Demonstration shows toughness of armored vehicle

Published 12:00 am Wednesday, August 24, 2011

By Mark Wineka
CONCORD — Imagine. Someone offers to fire live ammo into a heavily armored vehicle and tells you to invite all the media you want.
“I learned that two months ago, and that’s all I could think of since,” said Adrian Parker of the Charlotte Motor Speedway’s public relations department.
As a way to kick off this weekend’s (Thursday-Sunday) Food Lion AutoFair, the speedway invited reporters and photographers to the Cabarrus Country Sheriff’s Department’s training facility on Irish Potato Road, where two heavily armed sharpshooters took potshots Tuesday at a 2011 Suburban.
More precisely, they aimed at the driver’s side window, which featured multi-layered glass 40 millimeters thick — only part of the massive, built-in protection on this car, which retails from $100,000 to $175,000 and will be headed to either Iraq or Afghanistan.
Barrett Elwood, an investigator with Harrisburg, and David Burchett, part of the sheriff’s warrant squad, took turns shooting at both the armored Suburban and a regular 1996 model, to show the differences.
The 2011 armored Suburban’s glass absorbed three .223-caliber bullets from an ASR-15 assault rifle. The bullets were able to puncture the outside glass and cracks splintered from the impact of each bullet like a spider’s web.
But the projectiles failed to penetrate. The inside glass was still smooth after the demonstration.
Meanwhile, as you might expect, the bullets shattered the glass windows on the non-armored Suburban.
Scott Cooper, head of public relations for the Speedway, said the AutoFair always tries to bring “things you’ve never seen or done before.”
Streit built the armored Suburban at its Charleston, S.C., facility, and company representatives also brought an armored Mercedes Benz S550 to the training facility Tuesday. No one shot at the Mercedes.
Don MacMillan, territory director for North and South America for Streit, said the company builds armored vehicles for the U.S. military, embassies, the FBI, National Security Administration, SWAT teams and other agencies.
He described the vehicles as “low-key.”
“You would not know they are armored,” he said. But the Suburban he brought Tuesday could stop bullets from an M-16 or AK-47.
Streit builds about 140 vehicles a month as part of what has become a billion-dollar-a-year industry. In the United States, the demand for these vehicles often is high among professional athletes, corporation heads, movie stars and high-profile musicians, besides government entities.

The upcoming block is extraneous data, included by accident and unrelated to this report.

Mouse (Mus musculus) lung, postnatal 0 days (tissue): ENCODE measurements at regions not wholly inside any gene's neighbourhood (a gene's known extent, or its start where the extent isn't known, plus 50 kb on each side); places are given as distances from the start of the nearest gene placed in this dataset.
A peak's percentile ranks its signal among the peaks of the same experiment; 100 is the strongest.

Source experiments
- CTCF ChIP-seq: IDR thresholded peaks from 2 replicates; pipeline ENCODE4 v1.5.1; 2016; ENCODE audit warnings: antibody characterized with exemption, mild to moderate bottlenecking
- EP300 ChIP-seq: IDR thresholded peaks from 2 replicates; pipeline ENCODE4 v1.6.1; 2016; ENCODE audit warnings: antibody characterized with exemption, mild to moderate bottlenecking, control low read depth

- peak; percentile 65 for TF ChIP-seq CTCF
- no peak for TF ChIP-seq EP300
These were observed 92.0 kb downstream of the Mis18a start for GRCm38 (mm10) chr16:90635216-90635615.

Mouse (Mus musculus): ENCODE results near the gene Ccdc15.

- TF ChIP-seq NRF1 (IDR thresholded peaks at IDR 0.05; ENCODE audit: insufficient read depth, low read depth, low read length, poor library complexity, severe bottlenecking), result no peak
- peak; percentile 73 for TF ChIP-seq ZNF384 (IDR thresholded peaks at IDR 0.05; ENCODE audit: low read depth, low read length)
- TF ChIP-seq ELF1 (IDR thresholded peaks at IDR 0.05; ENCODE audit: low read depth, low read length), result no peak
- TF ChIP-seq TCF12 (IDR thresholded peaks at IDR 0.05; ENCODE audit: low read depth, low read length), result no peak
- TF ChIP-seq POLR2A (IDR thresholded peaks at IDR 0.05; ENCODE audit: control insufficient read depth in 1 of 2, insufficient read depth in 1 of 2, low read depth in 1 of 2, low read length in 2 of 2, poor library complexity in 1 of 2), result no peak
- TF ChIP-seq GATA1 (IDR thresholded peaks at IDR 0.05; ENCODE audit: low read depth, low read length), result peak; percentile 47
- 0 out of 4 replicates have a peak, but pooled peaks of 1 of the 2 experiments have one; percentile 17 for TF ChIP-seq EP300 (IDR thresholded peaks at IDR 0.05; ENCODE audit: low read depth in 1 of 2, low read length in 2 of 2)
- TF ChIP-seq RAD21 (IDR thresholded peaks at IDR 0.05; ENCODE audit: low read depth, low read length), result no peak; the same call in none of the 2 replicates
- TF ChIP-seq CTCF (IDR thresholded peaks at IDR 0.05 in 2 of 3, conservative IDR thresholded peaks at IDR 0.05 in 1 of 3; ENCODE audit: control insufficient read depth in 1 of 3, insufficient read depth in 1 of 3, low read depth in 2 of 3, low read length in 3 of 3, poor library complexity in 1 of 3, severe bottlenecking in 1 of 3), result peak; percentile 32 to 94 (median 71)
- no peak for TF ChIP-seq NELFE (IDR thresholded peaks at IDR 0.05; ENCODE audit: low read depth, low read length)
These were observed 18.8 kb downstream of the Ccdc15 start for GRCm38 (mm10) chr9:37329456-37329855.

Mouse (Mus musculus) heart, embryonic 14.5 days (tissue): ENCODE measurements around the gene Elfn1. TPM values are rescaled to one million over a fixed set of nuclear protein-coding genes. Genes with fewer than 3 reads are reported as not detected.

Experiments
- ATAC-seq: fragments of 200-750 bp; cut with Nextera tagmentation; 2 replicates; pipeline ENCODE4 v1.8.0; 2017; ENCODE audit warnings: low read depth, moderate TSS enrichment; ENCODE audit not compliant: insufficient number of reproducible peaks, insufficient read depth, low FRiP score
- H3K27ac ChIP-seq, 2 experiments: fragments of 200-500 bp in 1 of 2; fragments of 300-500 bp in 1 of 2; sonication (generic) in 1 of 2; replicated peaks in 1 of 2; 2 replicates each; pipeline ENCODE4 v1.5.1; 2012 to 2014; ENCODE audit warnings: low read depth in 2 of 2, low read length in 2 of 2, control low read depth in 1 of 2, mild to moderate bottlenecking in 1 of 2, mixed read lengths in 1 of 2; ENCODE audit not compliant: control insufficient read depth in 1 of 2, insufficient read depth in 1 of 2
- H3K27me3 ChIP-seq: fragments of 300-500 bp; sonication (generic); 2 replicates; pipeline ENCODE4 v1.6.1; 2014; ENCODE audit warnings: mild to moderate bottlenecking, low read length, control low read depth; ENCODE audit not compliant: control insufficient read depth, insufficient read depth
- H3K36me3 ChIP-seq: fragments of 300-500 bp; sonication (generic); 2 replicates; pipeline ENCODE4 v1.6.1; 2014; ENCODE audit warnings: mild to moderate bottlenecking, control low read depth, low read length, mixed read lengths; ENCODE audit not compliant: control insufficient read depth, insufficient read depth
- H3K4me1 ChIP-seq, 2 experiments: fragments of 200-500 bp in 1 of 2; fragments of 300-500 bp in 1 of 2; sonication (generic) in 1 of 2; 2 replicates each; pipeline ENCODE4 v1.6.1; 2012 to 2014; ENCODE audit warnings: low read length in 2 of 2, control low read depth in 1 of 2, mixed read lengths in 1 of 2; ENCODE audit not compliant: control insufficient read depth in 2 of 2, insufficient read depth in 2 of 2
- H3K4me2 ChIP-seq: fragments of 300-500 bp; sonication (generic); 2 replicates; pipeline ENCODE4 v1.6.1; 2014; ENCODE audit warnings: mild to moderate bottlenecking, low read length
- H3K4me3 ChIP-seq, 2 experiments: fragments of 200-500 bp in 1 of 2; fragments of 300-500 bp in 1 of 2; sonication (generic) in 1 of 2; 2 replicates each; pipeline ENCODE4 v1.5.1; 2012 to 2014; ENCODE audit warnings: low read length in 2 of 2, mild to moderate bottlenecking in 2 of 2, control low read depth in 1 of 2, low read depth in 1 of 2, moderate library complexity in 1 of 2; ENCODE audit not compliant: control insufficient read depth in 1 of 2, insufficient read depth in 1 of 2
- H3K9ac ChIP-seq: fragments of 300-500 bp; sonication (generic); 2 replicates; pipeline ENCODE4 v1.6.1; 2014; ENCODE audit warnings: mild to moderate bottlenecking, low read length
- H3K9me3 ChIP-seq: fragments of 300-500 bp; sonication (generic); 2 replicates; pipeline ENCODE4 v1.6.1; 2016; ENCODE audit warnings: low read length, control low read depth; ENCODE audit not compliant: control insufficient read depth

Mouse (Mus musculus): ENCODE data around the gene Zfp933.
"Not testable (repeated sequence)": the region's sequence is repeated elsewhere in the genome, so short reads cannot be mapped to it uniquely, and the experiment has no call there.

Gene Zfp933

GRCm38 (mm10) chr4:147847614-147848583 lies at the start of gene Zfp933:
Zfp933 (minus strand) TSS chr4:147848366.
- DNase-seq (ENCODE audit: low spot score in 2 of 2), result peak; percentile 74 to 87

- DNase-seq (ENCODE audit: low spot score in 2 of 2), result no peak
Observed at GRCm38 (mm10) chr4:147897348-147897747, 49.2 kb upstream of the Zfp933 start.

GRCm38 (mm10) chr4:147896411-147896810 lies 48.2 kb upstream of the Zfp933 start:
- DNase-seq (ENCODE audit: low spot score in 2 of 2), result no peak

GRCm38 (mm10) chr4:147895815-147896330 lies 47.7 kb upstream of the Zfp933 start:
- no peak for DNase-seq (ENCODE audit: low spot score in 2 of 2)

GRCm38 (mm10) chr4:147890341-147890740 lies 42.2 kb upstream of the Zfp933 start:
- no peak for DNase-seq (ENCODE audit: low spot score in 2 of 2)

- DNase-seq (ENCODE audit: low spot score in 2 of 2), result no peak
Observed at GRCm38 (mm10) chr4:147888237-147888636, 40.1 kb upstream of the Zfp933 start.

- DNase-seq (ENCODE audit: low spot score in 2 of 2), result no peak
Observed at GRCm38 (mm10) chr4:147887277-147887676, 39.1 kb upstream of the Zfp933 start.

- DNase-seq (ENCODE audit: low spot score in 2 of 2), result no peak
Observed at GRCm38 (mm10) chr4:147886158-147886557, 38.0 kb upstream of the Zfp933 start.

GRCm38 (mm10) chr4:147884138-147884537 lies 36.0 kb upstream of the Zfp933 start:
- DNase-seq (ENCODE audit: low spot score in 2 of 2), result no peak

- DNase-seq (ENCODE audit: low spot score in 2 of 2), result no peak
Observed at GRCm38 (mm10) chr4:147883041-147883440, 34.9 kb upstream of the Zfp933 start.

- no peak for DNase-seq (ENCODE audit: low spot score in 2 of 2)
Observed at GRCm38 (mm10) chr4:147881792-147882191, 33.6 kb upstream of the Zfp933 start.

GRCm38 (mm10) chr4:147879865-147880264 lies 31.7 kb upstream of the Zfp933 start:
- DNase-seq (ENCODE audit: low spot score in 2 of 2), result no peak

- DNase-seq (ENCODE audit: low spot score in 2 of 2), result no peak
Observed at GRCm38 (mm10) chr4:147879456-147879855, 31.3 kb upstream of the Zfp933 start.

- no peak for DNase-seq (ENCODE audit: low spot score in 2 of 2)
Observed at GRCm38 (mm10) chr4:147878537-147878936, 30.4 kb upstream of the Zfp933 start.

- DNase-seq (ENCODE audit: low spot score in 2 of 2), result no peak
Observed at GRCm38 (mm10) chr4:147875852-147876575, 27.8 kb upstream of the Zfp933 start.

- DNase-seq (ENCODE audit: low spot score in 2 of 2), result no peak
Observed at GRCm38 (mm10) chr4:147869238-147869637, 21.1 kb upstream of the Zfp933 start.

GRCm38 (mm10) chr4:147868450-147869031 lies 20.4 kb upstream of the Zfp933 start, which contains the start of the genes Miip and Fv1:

“It was very cool,” Elwood said of firing at the armored vehicle and how it stood up to the assault.
Bulletproof cars often include the multi-layered glasss, armor plating, run-flat tires, explosion-resistant fuel tanks and high-tech communications systems. The extra armor often adds a ton or so to the vehicle’s weight.
MacMillan said the protection on the Suburban was at least three times more than a typical cash-in-transit truck.
Based in Toronto, Streit does business in more than 100 countries and opened its facility in Charleston in 2008.
The armored vehicles will be joined at the AutoFair by an exhibit showcasing 100 years of Chevrolet automobiles, the world’s lowest street-legal vehicle, rock crawlers and movie and television cars.
The Flatmobile from England will be making its first trip to the United States. Modeled after the Batmobile from the 1966-68 “Batman”‘ television series, it has ground clearance of 2 inches, barely high enough for a golf ball to roll underneath it.
The Guinness Book of World Records considers it the lowest street-legal automobile.
The AutoFair also will feature a Tumbler, modeled after the Batmobile driven in “The Dark Knight.”
More than a dozen rock crawlers will be on display. They are rigs built to travel over and around boulders — “a low-speed thrill ride built for boulder paths,” as described Tuesday.
Hours for the AutoFair are 8 a.m.-6 p.m. Thursday-Saturday and 8 a.m.-4 p.m. Sunday. Ticket prices are $10 per day for adults or $25 for a four-day pass. Children under 12 are free. Parking is $5.
For more information on all the special attractions, go to
Contact Mark Wineka at 704-797-4263.